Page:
Owning physical assets means maintaining them in an efficient and cost effective way. Key to understanding asset management is the P-F curve, which we explained in a previous blog, and the net P-F interval.
The net P-F interval is the minimum interval likely to elapse between the discovery of an asset’s potential failure and the occurrence of the functional failure. The net P-F interval must be long enough to take action to avoid or minimize the consequences associated with the functional failure. This is illustrated in the following two examples. Both these have a P-F interval of six months.
The figure above shows that if the item is inspected monthly, the net P-F interval is five months. On the other hand, if it is inspected at four month intervals as shown in Figure 2 below, the net P-F interval is two months.
So, in the first case the minimum amount of time available to do something about the failure is three months longer than in the second, but the task of inspecting the asset must be done four times more often. The minimum time required to act may be influenced by factors such as logistics, repair time, secondary damage, operating parameters and asset condition. These should all be captured in the Operating Context.
The net P-F interval governs the amount of time available to take whatever action is needed to reduce or eliminate the consequences of the failure. Depending on the operating context of the asset, warning of incipient failure enables the users of an asset to reduce or avoid consequences associated with downtime (logistics and corrective action), repair costs and secondary damage or even safety.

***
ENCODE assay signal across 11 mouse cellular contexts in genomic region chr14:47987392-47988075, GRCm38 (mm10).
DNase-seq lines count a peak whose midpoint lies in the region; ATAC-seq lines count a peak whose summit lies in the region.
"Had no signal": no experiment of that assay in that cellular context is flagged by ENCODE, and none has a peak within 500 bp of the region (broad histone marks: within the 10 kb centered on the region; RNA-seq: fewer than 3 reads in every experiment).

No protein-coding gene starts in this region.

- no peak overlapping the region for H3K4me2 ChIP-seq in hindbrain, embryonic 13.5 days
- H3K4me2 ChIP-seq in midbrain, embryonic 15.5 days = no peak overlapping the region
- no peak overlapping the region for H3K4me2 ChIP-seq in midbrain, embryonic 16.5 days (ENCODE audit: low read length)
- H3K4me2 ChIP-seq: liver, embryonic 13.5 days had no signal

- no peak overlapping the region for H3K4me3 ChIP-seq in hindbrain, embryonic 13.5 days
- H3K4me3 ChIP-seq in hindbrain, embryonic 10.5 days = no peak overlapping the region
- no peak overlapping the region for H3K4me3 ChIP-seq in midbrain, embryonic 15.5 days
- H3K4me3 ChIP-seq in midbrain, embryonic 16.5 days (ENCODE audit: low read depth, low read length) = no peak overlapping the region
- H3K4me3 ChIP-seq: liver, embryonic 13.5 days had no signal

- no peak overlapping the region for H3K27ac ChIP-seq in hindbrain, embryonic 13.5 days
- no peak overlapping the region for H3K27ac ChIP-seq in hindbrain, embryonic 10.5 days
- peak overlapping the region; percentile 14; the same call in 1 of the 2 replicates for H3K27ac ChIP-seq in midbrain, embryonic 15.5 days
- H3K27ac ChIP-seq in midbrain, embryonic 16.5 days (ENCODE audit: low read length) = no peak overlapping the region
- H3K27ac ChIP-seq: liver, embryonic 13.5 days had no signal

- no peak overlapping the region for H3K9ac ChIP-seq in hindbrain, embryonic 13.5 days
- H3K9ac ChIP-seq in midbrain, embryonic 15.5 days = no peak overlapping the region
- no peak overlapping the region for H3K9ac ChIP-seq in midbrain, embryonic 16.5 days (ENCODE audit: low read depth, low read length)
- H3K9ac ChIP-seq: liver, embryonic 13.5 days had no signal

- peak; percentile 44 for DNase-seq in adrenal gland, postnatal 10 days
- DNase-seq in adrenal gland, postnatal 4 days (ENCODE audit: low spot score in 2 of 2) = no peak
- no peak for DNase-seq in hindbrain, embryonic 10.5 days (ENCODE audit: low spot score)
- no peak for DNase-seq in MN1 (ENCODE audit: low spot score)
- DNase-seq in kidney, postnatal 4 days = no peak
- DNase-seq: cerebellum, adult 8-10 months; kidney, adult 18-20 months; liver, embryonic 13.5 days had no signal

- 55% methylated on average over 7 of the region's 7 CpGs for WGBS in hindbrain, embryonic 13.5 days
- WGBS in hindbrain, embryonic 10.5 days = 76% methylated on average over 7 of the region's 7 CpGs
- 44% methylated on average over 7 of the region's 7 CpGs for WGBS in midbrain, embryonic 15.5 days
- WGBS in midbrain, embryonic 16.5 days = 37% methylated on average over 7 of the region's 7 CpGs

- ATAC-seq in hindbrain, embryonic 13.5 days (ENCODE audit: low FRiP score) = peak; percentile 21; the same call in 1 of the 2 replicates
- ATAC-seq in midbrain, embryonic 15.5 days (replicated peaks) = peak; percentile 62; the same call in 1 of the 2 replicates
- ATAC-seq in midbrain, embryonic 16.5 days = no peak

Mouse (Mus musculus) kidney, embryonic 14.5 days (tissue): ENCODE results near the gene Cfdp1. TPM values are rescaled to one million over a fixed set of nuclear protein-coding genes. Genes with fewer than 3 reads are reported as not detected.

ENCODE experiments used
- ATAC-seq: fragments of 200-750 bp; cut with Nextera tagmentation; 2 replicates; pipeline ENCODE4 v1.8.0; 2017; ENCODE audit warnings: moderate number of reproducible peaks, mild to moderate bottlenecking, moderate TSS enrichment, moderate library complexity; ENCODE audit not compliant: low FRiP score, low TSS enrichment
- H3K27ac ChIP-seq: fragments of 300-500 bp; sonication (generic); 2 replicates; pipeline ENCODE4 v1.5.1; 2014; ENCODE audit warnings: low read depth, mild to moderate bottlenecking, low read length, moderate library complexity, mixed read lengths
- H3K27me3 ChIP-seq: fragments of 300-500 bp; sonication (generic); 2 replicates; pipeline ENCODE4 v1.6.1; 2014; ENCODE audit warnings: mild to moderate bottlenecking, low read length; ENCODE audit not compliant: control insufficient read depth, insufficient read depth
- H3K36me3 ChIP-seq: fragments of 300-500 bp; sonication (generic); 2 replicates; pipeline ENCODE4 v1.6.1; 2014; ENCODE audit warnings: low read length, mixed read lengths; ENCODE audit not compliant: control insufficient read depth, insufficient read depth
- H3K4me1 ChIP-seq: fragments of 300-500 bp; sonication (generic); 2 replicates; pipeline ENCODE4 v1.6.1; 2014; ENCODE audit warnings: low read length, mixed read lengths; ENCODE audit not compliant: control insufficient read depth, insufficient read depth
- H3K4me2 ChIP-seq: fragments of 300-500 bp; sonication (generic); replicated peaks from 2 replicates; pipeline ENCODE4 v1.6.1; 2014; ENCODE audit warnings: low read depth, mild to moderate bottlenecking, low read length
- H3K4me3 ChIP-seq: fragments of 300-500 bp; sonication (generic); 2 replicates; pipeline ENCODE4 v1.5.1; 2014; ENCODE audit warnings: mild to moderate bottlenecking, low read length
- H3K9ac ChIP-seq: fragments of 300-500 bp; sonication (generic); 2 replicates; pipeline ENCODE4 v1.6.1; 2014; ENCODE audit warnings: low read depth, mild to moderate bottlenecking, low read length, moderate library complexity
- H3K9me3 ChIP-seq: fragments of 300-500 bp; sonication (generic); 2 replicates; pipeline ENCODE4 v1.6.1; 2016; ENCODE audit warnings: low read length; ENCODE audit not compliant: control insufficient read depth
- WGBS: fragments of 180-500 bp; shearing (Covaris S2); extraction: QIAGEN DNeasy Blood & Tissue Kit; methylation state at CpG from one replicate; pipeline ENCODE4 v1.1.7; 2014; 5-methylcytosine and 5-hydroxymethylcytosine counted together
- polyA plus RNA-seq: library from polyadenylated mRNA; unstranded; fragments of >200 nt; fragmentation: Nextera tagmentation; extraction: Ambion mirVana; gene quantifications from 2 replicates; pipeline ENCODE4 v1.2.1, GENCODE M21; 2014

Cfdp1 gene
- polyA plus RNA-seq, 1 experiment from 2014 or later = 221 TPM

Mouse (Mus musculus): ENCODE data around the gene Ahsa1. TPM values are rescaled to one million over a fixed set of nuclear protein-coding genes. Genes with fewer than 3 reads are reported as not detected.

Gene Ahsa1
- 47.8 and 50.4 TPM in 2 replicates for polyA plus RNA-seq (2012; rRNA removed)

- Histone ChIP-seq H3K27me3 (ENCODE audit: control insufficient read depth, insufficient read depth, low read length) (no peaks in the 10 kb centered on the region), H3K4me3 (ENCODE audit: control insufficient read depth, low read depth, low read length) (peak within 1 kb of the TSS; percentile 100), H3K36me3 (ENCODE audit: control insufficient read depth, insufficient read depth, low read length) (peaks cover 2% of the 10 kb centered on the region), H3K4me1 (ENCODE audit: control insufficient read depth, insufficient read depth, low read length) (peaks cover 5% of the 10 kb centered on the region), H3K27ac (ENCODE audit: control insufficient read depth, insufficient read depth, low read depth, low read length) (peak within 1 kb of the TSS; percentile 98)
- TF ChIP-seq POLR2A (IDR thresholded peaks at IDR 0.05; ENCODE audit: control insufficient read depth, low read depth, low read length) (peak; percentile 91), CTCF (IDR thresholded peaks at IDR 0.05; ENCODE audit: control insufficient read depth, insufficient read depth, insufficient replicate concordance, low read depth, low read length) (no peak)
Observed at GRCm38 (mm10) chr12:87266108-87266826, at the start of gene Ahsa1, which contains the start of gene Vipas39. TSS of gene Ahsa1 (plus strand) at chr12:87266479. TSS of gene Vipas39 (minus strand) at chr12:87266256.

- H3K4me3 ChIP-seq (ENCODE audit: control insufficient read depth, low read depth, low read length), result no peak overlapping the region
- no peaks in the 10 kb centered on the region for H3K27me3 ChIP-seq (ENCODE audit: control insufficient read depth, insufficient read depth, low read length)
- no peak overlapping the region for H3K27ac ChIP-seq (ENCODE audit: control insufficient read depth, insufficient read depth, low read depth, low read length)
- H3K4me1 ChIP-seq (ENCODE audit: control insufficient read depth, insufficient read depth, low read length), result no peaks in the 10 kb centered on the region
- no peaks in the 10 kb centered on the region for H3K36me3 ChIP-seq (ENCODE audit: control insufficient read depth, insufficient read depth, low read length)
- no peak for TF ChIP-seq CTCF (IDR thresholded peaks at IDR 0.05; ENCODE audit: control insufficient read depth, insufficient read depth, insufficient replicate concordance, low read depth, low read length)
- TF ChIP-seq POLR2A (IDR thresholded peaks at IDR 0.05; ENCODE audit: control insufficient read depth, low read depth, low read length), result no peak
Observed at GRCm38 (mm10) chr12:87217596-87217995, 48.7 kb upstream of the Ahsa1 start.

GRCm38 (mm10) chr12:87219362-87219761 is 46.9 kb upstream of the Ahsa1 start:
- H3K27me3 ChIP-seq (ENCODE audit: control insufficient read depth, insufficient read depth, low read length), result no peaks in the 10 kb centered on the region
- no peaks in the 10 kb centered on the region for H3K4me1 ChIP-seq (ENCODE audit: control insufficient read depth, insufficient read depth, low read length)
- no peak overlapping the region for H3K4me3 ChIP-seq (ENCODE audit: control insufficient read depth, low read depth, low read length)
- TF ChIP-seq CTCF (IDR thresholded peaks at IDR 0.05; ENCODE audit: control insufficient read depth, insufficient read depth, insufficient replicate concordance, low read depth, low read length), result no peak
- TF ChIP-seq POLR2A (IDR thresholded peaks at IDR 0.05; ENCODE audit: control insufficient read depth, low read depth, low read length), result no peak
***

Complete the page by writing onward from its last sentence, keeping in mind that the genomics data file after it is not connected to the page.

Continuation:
How to determine the P-F interval
For an on-condition task to be technically feasible, the net P-F interval must be longer than the time required to take action to avoid or reduce the consequences of the failure. If the net P-F interval is too short for any sensible action to be taken, then the on-condition task is clearly not technically feasible.
This explains why so much energy is being devoted to finding potential failure conditions and associated on-condition techniques, which give the longest possible P-F intervals. For P-F intervals that are very short, continuous monitoring may be the only solution.
The P-F curves illustrated in this article indicate that the P-F interval for any given failure is constant. However, this of course is not the case – some vary over a wide range of values. Clearly, in these cases a task interval should be selected which is substantially less than the shortest of the likely P-F intervals. In this way, one can always be reasonably certain of detecting the potential failure before it becomes a functional failure.
It should be noted that the criticality of the equipment should not be used to “adjust” the P-F interval since the P-F curve is a function of the equipment behavior and not its criticality. This is because the equipment does not know it is critical. Whether to use condition-based maintenance or not should be based on if it is worth doing and technically feasible and then the P-F interval is determined from the P-F curve.
If the net P-F interval associated with this minimum interval is long enough for suitable action to be taken to deal with the consequences of the failure, then the on-condition task is technically feasible. On the other hand, if the P-F interval is very inconsistent, then it is not possible to establish a meaningful task interval, and the task should again be abandoned in favor of some other way of dealing with the failure.